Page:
Facebook had a significant data breach which has been in the news lately, but it is far from the only one. 2021 has already been a year rife with events which compromised user data, from the chain store Kroger to the California DMV. It seems that increasingly users are most at risk for compromise and identity theft, not from what is typically thought of as risky behavior, but from hacking attacks that pull massive amounts of data from corporate and government databases. So, what can you do to keep yourself safe in light of these risks? Here are some best practices:
Have U Been Pwned?
One great resource for people endeavoring to keep their information secure is haveibeenpwned.com a website which monitors hacker boards and dark web sites for dumps of information associated with major breaches. Just go to the website and enter your username or email address—the site will inform you whether your account has been affected by major breaches and give you some details about what types of data might be affected. Needless to say, if any of your accounts have been compromised, you should change your password to something unique and complex, immediately.
Shopping Online? Check Every Day.
One piece of advice we often relay to people asking about online security is that if you do any online shopping at all, you should check your accounts every day for any sign of fraud. Using a dedicated credit card for online shopping is also recommended since fraud protection tends to be stronger for credit cards than debit cards. If websites give you the option not to save your billing information—take it. It may be a little less convenient, but if your billing information is not saved on a third party’s servers, it might be safer from breaches.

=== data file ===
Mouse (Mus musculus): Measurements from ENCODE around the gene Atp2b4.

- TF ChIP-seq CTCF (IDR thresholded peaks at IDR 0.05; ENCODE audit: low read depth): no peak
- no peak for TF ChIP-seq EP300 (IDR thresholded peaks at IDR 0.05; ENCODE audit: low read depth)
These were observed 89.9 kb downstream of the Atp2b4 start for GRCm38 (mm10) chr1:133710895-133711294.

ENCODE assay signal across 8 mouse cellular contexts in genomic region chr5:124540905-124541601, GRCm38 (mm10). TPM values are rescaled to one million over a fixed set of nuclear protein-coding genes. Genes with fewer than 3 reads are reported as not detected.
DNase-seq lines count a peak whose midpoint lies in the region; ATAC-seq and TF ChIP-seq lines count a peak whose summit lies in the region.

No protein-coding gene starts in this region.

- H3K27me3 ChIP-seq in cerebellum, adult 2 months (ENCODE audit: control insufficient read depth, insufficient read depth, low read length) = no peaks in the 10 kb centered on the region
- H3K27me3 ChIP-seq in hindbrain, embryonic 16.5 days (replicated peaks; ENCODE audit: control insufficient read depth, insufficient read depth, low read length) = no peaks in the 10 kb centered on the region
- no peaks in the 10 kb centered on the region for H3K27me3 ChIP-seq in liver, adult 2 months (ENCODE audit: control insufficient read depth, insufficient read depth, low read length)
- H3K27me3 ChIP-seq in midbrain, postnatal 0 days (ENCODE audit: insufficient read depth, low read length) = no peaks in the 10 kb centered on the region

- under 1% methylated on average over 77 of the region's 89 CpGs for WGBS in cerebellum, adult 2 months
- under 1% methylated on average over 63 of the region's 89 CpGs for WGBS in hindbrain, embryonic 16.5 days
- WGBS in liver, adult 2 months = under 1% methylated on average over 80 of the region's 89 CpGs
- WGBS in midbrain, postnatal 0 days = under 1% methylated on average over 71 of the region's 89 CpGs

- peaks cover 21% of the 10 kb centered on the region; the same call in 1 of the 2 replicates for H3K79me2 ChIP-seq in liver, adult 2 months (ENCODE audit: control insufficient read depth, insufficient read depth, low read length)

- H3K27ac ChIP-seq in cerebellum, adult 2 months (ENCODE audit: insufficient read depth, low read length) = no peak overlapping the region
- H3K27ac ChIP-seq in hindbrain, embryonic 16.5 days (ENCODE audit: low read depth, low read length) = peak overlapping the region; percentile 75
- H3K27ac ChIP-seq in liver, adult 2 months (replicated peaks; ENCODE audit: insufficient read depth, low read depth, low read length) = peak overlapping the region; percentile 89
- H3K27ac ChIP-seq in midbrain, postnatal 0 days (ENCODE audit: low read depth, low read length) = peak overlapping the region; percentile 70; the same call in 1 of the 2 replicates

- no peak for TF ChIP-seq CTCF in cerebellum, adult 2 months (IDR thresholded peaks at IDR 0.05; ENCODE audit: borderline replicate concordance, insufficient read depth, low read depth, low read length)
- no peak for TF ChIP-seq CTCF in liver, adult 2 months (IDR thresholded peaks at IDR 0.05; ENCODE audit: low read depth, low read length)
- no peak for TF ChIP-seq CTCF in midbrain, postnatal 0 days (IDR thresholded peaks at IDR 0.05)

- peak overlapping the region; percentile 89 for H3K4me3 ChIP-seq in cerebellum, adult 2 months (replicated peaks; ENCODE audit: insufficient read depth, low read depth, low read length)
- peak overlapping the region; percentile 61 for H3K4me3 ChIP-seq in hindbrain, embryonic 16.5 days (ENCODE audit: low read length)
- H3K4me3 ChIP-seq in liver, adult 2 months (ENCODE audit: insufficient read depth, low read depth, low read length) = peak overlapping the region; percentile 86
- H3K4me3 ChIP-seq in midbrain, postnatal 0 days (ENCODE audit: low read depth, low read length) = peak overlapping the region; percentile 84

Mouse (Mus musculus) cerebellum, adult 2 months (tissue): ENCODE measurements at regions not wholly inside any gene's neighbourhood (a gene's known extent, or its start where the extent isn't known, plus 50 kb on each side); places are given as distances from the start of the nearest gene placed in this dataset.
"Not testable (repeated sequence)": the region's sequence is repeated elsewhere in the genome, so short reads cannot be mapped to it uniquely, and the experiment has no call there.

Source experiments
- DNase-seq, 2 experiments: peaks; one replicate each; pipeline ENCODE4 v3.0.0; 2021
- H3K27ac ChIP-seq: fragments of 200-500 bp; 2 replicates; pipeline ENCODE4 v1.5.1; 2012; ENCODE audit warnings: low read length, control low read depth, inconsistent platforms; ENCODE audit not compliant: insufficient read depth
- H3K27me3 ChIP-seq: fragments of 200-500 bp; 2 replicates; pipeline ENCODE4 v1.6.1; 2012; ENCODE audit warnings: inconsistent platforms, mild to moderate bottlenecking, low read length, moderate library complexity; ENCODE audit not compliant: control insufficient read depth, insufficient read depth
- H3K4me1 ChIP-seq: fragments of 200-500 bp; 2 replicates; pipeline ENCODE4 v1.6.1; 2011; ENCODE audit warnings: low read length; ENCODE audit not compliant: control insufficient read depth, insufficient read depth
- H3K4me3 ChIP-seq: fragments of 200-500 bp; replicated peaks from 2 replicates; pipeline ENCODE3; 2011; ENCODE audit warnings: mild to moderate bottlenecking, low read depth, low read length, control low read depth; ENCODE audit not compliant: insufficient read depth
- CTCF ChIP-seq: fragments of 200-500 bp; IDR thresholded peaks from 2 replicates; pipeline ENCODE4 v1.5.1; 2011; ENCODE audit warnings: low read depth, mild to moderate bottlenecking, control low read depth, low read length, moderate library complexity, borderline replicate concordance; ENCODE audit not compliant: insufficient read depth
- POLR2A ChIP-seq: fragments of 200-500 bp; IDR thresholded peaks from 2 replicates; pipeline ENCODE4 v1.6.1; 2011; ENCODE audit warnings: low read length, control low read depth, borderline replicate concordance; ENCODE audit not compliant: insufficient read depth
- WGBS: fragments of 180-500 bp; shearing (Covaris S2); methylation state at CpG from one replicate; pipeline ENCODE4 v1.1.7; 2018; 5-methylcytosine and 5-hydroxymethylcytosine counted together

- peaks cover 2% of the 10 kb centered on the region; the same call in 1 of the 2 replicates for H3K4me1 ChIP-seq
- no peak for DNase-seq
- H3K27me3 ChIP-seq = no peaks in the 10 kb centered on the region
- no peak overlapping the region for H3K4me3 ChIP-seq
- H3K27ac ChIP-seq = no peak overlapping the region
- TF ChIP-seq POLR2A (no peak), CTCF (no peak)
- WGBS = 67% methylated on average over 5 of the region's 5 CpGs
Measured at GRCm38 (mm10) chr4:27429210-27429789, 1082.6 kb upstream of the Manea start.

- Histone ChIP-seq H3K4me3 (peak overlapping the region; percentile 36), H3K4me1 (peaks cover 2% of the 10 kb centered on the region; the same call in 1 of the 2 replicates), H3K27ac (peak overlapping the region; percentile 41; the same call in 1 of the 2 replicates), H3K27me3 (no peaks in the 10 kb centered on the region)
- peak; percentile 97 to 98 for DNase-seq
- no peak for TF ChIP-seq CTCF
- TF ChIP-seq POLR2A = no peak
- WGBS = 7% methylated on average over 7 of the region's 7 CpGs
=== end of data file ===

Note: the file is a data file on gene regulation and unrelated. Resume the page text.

Use 2FA Today
One of the best things you can do to secure your accounts is to use 2 factor (also known as multi-factor) authentication. This means every time you sign into your account, you’ll have to confirm the login using a second device, typically your cell phone. This makes gaining access to your accounts much harder, even if a hacker or cyber-criminal obtains your password and username. If you are getting security notifications for login attempts you did not initiate, you should still change your password, even if you have 2FA on.
Don’t Use Duplicate Passwords
As the number of accounts we must maintain creeps into the dozens, it can be tempting to simply use one or two passwords across multiple different accounts. The problem with this is if one of your primary email accounts is affected by a data breach and your email and password are leaked, scammers will attempt to use that email and password to gain access to as many other common services as possible. Using unique passwords for each accounts will slow down such intrusions. If this sounds like a lot to handle, you might consider using a password management app like LastPass, Dashlane or 1Password. These use a single login for you to access your accounts from your end, while automatically and regularly cycling randomly generated complex passwords on the websites you are accessing.
Our increasingly digital and online lives sometimes put us in greater jeopardy for fraud and identity theft, but a little bit of caution can go a long way in protecting yourself from the fallout of data breaches. If you have questions about staying secure in an online world, give us a call at Mankato Computer Technology.